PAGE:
How Edison uses water to store excess power
BIG CREEK, Calif. — Nestled high in the Sierra mountains among the pine and fir trees, a little-known man-made wonder may help resolve a pressing energy concern: how to store wind and sun power that the grid increasingly can’t handle.
For nearly three decades, water has flowed down from the mountains’ artificial lakes to spin an electricity generator at the John S. Eastwood Power Station, the crown jewel of Southern California Edison’s Big Creek hydroelectric system.
The underground powerhouse — sheltered in a cavern blasted from granite bedrock — has produced cheap and reliable electricity. And when windmills, solar panels and other sources generated more power than Californians needed, the excess electricity would spin the generator in reverse to pump the water back up the mountain to a reservoir to hold for later; called “pump storage,” it’s a way of stockpiling electricity.
Then four years of relentless drought took its toll.
This year, for the first time, Southern California Edison probably will get no electricity out of its prized Eastwood facility. The water has fallen so low at a key source, Shaver Lake, that giant granite boulders are visible along the shoreline.
“The last three or four years are probably the worst I’ve seen in my life,” said 60-year-old Joel Preheim, Edison’s production manager at Big Creek, who first moved to this town the locals call the “Camp” when he was 3.
The Eastwood pump station’s idleness comes at a tricky time.
Solar and wind power production is exploding as the state pushes ambitious renewable energy goals. To help manage and store that electricity — created only when the sun shines and the wind blows — California energy officials have begun studying large-scale pump operations, according to a letter sent to regulators last month by the head of the agency that handles long-distance transmission for most of the state.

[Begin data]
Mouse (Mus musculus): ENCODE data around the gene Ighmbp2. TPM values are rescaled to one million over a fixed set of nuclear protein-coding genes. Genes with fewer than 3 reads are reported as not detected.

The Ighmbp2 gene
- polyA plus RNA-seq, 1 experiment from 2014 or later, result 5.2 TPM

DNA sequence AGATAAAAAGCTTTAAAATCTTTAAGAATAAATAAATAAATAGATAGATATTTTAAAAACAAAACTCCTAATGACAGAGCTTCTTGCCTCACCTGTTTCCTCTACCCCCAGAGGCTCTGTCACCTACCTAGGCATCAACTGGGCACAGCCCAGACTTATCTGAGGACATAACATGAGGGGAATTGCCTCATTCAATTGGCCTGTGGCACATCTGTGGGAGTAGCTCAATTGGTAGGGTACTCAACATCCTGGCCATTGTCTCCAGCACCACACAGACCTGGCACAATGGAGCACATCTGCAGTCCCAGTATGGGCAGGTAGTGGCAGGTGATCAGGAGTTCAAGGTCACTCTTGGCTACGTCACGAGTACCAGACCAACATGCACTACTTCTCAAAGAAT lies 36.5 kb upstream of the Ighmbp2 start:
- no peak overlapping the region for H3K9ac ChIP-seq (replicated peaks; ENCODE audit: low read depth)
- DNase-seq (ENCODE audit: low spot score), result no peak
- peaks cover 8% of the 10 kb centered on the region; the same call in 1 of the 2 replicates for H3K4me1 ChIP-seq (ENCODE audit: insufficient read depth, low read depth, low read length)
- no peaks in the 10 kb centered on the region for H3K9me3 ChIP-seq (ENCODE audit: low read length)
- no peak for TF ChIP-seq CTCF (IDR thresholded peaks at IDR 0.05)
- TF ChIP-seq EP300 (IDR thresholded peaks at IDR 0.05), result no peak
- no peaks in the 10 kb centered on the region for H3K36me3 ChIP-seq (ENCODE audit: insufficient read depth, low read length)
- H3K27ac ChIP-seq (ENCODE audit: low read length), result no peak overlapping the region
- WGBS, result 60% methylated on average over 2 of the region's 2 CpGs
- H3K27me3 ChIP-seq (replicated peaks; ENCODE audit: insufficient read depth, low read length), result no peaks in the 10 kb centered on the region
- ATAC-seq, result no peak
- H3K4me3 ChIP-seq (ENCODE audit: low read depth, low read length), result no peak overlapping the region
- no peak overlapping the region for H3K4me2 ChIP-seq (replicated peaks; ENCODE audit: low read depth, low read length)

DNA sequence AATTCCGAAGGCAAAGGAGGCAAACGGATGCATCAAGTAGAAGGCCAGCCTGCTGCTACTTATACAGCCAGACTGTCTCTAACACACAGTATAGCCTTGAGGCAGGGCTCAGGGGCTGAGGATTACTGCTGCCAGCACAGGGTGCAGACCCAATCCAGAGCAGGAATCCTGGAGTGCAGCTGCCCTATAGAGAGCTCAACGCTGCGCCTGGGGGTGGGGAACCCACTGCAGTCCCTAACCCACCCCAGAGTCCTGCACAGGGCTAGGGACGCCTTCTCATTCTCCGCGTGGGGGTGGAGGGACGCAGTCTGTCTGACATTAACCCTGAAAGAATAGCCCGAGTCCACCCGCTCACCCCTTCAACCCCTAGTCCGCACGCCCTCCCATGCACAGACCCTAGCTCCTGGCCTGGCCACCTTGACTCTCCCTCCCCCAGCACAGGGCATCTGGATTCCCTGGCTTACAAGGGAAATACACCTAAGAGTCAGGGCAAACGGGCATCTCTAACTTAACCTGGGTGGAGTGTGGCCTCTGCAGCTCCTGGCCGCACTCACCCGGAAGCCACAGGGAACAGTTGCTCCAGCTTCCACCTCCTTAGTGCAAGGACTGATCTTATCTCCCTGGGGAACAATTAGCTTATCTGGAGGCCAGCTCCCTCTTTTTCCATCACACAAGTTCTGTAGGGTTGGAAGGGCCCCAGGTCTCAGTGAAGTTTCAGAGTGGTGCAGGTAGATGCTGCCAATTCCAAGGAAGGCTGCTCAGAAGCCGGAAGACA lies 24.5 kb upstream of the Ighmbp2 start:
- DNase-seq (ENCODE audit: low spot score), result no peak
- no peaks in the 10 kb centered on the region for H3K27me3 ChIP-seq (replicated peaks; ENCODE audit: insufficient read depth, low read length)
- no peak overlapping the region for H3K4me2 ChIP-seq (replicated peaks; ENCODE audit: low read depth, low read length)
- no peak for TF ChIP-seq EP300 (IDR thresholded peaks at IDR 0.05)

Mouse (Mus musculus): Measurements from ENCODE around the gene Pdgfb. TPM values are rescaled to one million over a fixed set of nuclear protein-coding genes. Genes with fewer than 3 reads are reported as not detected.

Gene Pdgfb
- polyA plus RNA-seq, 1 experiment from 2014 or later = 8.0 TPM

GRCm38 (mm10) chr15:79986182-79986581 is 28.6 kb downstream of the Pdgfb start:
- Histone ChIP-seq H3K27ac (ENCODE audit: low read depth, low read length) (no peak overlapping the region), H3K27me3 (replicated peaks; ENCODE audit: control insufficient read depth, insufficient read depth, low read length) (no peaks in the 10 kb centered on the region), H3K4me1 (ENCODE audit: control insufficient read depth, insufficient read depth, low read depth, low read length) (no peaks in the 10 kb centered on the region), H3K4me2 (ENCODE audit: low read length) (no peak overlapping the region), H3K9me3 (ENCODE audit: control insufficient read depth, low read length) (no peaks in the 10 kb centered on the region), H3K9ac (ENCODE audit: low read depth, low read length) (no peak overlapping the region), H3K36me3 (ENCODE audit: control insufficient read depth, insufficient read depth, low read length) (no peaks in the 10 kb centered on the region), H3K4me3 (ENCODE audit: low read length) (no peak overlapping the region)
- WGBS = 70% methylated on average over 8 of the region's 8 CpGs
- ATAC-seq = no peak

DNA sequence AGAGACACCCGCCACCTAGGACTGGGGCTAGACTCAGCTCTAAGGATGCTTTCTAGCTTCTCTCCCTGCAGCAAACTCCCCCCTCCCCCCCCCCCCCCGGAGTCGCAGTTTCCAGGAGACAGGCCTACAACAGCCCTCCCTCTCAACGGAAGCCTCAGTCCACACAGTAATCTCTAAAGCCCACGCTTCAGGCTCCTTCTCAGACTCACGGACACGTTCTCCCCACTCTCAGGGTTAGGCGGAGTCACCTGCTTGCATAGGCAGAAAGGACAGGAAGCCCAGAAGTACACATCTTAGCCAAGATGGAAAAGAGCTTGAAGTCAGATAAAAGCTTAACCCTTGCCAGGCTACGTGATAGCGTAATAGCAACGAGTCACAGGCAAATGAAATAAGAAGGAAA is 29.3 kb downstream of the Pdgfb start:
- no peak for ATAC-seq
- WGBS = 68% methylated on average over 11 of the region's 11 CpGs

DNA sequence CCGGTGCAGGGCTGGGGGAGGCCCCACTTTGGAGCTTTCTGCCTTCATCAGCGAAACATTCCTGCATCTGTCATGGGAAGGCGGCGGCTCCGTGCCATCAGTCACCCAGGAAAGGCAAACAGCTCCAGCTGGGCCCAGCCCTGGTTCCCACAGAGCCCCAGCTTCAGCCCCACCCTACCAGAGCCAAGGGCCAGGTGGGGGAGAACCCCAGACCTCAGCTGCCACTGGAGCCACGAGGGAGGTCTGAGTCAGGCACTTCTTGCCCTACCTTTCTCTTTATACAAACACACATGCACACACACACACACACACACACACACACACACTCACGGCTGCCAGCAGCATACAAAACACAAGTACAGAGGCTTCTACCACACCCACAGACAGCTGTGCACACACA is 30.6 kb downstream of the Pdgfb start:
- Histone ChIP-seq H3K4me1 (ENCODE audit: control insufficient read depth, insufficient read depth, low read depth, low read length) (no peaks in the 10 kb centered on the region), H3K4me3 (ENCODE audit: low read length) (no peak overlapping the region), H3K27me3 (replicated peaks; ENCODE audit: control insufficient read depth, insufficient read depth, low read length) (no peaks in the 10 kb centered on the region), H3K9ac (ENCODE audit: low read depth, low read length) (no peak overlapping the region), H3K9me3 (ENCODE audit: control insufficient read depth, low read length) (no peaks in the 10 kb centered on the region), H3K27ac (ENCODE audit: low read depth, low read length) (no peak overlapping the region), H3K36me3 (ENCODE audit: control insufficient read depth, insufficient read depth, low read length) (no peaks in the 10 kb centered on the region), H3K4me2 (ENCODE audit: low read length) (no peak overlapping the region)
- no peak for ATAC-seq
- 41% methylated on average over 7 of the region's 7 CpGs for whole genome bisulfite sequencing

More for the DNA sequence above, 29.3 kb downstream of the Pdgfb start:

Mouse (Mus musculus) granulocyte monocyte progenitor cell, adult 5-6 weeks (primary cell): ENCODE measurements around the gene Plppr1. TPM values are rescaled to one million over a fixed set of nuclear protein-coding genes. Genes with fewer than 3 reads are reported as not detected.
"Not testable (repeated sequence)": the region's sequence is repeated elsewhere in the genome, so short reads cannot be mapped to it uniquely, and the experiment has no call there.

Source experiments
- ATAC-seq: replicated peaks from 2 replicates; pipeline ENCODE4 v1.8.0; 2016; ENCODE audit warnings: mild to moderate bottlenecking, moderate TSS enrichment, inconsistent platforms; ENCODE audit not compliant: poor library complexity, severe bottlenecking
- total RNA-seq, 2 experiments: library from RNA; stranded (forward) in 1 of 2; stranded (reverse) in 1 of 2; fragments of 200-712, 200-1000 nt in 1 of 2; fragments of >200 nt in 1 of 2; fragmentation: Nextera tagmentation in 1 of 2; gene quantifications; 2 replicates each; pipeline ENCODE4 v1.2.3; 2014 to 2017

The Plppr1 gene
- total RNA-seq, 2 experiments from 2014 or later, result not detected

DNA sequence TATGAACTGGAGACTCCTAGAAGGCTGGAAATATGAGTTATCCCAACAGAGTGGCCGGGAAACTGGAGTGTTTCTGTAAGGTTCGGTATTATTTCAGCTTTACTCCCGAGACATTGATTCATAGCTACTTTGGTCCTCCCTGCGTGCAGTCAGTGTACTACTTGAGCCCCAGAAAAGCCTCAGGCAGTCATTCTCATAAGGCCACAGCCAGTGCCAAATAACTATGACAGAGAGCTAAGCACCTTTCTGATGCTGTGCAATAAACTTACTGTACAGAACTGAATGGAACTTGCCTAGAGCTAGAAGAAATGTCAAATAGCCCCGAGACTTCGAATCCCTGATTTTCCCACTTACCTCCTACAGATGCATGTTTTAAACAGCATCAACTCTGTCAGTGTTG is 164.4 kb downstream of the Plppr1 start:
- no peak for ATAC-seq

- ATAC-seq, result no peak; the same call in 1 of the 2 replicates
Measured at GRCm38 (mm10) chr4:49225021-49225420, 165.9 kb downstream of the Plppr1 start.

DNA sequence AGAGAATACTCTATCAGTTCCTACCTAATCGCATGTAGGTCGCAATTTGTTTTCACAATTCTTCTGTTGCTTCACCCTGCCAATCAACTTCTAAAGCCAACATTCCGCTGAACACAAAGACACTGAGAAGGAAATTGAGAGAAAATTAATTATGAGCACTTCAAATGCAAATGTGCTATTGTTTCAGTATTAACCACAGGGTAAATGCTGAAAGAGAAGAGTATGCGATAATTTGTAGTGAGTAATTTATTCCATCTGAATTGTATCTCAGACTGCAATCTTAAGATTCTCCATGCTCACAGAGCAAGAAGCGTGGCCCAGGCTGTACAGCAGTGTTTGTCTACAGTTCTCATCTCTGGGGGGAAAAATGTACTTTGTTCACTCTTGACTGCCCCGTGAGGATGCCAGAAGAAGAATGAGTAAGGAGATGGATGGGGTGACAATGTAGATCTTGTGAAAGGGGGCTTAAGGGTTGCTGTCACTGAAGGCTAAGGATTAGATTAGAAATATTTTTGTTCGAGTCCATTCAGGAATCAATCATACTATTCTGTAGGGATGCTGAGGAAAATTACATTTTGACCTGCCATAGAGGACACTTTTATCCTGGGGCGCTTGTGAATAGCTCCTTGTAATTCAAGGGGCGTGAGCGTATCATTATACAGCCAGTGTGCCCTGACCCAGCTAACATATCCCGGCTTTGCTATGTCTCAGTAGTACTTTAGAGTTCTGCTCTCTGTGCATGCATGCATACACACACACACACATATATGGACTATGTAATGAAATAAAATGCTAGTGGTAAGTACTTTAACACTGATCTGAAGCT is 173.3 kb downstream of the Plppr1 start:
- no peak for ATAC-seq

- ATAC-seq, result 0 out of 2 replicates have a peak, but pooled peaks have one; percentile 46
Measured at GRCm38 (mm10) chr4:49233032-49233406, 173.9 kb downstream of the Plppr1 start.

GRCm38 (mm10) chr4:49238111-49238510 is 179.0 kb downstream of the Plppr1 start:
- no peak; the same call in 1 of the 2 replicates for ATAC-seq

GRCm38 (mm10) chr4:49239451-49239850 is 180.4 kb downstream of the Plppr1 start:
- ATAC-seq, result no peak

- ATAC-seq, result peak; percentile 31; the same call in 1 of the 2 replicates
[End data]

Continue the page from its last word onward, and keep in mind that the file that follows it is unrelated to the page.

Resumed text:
The entire energy industry is racing to unlock the mysteries of affordable energy storage. Billionaire Elon Musk is investing heavily in developing better batteries. Others are looking at unusual approaches, including using solar energy to produce hydrogen gas, which can be saved for when its needed. Some hope to rely on the kind of hydro pump storage provided by Eastwood.
State regulators in October 2013 set a target for utilities to bring 1,325 megawatts of new storage online by 2024. It would take more than six times Eastwood’s 200 megawatts of hydro storage to meet that goal.
“The vast majority of existing electricity storage is pumped hydro,” said Lucas Davis, an economics professor at UC Berkeley.
“But it makes me nervous when we start talking about hydro being needed,” Davis said. “During drought years, that’s a killer.”
Eastwood and its eight sister hydropower plants at the Big Creek system have been an important part of Edison’s shrinking electricity generation fleet. (The other units produce electricity but don’t provide storage.)
Buried 1,000 feet in granite rock, Eastwood is an engineering marvel, built in these mountains from 1983 to 1987, about a 90-minute drive east of Fresno. Some 89 Edison employees keep the Big Creek system running in this town of 200 residents.
The heart of the $277-million Eastwood power plant lies behind a towering security gate. The trip down a long cave to the turbine that spins 200 feet beneath Shaver Lake feels like a scene from “Journey to the Center of the Earth.”
At the end of the trip is the generator, surrounded by a trough where water flows, causing the turbine to spin. The ability to recycle water through the pump station is what has made it such an attractive concept.
“That’s the nice thing about hydro,” Preheim said. “You can use it over and over and over.”
Edison began to draw water to feed the first of Big Creek’s nine power houses about 100 years ago. The first power lines — then the world’s longest — reached Los Angeles from Big Creek in 1913.